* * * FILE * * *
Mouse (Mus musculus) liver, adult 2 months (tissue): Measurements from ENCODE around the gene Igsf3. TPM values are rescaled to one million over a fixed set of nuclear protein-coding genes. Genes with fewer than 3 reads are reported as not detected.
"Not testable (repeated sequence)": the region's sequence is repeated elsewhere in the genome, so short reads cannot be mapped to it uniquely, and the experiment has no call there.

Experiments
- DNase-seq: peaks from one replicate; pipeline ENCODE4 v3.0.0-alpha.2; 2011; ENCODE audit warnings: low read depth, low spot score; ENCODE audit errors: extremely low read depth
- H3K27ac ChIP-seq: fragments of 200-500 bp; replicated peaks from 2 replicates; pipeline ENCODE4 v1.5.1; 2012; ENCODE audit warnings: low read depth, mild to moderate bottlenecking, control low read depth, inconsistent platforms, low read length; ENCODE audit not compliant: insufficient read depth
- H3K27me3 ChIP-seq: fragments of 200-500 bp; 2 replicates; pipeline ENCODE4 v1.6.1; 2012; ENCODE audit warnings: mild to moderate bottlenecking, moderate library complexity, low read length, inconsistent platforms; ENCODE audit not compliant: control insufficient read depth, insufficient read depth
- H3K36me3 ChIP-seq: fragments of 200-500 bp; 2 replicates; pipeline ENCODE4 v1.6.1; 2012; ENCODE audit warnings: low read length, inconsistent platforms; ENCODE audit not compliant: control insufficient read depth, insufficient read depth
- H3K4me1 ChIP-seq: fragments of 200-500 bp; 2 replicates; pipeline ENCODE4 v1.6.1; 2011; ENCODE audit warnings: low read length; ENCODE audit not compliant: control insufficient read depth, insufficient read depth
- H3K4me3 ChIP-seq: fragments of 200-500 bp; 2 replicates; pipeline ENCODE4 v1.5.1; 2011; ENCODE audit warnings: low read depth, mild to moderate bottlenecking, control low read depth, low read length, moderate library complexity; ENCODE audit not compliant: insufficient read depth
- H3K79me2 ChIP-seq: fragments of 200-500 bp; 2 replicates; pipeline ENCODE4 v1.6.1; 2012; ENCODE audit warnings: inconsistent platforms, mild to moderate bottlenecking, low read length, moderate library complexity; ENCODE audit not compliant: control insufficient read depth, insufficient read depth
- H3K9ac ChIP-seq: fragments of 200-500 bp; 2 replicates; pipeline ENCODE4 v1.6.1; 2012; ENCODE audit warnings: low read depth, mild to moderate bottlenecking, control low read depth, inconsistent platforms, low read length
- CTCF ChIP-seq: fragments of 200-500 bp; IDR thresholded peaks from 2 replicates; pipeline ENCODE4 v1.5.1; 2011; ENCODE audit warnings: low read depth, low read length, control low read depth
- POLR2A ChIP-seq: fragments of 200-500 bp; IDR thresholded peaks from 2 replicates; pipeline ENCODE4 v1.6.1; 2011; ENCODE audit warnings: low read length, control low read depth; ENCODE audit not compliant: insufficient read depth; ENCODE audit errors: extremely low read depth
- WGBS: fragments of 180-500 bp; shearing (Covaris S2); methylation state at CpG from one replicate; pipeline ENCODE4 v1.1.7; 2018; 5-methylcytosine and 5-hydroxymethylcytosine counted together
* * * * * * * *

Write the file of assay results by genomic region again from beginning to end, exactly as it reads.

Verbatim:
Mouse (Mus musculus) liver, adult 2 months (tissue): Measurements from ENCODE around the gene Igsf3. TPM values are rescaled to one million over a fixed set of nuclear protein-coding genes. Genes with fewer than 3 reads are reported as not detected.
"Not testable (repeated sequence)": the region's sequence is repeated elsewhere in the genome, so short reads cannot be mapped to it uniquely, and the experiment has no call there.

Experiments
- DNase-seq: peaks from one replicate; pipeline ENCODE4 v3.0.0-alpha.2; 2011; ENCODE audit warnings: low read depth, low spot score; ENCODE audit errors: extremely low read depth
- H3K27ac ChIP-seq: fragments of 200-500 bp; replicated peaks from 2 replicates; pipeline ENCODE4 v1.5.1; 2012; ENCODE audit warnings: low read depth, mild to moderate bottlenecking, control low read depth, inconsistent platforms, low read length; ENCODE audit not compliant: insufficient read depth
- H3K27me3 ChIP-seq: fragments of 200-500 bp; 2 replicates; pipeline ENCODE4 v1.6.1; 2012; ENCODE audit warnings: mild to moderate bottlenecking, moderate library complexity, low read length, inconsistent platforms; ENCODE audit not compliant: control insufficient read depth, insufficient read depth
- H3K36me3 ChIP-seq: fragments of 200-500 bp; 2 replicates; pipeline ENCODE4 v1.6.1; 2012; ENCODE audit warnings: low read length, inconsistent platforms; ENCODE audit not compliant: control insufficient read depth, insufficient read depth
- H3K4me1 ChIP-seq: fragments of 200-500 bp; 2 replicates; pipeline ENCODE4 v1.6.1; 2011; ENCODE audit warnings: low read length; ENCODE audit not compliant: control insufficient read depth, insufficient read depth
- H3K4me3 ChIP-seq: fragments of 200-500 bp; 2 replicates; pipeline ENCODE4 v1.5.1; 2011; ENCODE audit warnings: low read depth, mild to moderate bottlenecking, control low read depth, low read length, moderate library complexity; ENCODE audit not compliant: insufficient read depth
- H3K79me2 ChIP-seq: fragments of 200-500 bp; 2 replicates; pipeline ENCODE4 v1.6.1; 2012; ENCODE audit warnings: inconsistent platforms, mild to moderate bottlenecking, low read length, moderate library complexity; ENCODE audit not compliant: control insufficient read depth, insufficient read depth
- H3K9ac ChIP-seq: fragments of 200-500 bp; 2 replicates; pipeline ENCODE4 v1.6.1; 2012; ENCODE audit warnings: low read depth, mild to moderate bottlenecking, control low read depth, inconsistent platforms, low read length
- CTCF ChIP-seq: fragments of 200-500 bp; IDR thresholded peaks from 2 replicates; pipeline ENCODE4 v1.5.1; 2011; ENCODE audit warnings: low read depth, low read length, control low read depth
- POLR2A ChIP-seq: fragments of 200-500 bp; IDR thresholded peaks from 2 replicates; pipeline ENCODE4 v1.6.1; 2011; ENCODE audit warnings: low read length, control low read depth; ENCODE audit not compliant: insufficient read depth; ENCODE audit errors: extremely low read depth
- WGBS: fragments of 180-500 bp; shearing (Covaris S2); methylation state at CpG from one replicate; pipeline ENCODE4 v1.1.7; 2018; 5-methylcytosine and 5-hydroxymethylcytosine counted together